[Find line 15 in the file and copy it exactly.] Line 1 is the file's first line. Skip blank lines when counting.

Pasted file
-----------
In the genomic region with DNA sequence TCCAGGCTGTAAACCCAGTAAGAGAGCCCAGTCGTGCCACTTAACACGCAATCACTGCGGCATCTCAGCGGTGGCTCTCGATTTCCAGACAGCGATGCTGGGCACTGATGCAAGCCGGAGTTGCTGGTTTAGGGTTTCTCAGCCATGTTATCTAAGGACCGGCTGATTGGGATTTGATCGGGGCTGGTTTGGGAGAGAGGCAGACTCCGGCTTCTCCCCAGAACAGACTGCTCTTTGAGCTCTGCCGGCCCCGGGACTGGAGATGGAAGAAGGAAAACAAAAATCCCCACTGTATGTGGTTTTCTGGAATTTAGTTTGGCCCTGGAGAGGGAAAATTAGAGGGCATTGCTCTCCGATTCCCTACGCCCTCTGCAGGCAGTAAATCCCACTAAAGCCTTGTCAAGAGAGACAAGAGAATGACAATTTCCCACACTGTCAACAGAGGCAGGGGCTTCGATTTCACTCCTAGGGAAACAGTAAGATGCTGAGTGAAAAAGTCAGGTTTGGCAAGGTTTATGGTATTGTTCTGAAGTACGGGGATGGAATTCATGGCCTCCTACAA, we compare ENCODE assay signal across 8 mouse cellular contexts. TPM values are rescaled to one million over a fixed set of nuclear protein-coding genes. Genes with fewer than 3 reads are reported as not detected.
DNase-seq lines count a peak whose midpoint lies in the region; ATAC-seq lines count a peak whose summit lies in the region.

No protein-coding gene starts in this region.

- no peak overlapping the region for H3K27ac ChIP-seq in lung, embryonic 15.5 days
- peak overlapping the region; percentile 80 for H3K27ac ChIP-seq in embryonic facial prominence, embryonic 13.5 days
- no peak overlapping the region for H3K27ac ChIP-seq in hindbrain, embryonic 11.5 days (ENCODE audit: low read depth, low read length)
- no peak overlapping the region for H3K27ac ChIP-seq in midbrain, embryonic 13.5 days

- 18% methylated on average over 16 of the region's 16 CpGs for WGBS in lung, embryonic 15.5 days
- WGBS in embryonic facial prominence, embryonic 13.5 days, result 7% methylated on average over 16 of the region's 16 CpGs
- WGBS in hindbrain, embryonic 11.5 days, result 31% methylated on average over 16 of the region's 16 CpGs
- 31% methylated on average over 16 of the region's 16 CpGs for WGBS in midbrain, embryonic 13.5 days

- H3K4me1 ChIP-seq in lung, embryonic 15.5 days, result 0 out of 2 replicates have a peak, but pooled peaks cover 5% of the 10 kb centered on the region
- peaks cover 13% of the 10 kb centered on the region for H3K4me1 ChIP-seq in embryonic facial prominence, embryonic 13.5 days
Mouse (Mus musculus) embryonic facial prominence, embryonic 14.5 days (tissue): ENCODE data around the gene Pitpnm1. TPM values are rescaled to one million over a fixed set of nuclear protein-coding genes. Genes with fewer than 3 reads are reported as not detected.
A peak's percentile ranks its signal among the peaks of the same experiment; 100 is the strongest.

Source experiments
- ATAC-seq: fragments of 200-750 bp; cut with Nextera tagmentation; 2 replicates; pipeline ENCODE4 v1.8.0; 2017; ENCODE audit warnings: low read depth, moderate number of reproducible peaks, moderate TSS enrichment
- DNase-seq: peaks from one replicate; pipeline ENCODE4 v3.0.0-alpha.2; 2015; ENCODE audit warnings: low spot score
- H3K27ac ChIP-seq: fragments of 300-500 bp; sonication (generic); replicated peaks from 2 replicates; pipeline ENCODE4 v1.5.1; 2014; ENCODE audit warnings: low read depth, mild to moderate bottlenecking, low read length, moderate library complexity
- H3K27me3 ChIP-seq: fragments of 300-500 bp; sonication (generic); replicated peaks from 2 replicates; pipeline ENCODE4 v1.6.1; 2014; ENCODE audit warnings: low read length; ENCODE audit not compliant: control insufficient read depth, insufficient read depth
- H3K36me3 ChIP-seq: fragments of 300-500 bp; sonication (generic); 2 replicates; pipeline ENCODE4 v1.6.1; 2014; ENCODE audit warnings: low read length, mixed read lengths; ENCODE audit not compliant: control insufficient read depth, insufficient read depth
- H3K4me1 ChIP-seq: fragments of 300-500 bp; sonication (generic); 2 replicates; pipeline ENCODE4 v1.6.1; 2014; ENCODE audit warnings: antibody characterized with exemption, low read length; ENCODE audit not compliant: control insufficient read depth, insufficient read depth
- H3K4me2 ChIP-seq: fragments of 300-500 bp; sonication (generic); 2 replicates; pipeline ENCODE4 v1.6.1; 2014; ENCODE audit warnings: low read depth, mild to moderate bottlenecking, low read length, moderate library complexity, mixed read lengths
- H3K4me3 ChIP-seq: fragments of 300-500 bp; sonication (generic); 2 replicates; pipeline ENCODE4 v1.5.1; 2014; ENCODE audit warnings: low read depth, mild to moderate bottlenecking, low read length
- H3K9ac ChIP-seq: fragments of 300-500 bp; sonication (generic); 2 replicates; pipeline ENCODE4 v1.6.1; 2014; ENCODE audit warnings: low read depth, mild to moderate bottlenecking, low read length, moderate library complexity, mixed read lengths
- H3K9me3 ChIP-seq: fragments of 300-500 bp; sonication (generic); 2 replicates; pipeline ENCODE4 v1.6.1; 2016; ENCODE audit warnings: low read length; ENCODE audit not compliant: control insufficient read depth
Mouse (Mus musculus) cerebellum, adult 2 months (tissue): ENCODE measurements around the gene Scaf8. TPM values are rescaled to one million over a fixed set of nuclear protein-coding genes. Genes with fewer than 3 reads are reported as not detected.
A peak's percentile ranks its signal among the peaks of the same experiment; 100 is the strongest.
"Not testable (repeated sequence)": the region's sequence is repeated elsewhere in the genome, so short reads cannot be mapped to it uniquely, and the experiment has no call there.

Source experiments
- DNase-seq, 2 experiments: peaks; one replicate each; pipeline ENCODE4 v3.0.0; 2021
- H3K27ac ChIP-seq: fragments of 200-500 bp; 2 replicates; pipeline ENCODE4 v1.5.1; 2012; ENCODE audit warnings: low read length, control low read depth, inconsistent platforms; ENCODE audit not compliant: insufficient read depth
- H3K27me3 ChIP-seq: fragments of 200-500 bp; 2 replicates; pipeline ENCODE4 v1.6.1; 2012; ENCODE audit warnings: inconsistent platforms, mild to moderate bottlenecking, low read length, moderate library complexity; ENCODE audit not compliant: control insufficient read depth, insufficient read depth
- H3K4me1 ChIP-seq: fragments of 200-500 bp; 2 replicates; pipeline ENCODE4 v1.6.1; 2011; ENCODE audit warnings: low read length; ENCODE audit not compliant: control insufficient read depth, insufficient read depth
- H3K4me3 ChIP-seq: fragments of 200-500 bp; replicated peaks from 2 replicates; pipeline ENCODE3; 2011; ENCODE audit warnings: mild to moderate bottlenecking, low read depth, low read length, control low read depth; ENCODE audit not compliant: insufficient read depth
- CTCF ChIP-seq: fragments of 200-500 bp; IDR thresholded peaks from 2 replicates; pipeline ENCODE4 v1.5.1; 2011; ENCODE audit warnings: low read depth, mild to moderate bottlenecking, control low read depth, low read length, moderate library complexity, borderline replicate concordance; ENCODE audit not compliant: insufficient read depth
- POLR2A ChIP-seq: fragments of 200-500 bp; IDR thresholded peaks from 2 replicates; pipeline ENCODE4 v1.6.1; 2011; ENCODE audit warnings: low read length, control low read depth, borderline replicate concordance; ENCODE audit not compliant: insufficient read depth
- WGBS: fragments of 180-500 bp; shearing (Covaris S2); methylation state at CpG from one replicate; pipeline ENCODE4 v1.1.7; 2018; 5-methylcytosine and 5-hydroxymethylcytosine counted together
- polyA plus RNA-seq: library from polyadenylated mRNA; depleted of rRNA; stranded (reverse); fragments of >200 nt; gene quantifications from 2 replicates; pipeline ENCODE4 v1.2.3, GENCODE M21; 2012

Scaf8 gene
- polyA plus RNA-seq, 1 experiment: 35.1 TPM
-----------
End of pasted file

A peak's percentile ranks its signal among the peaks of the same experiment; 100 is the strongest.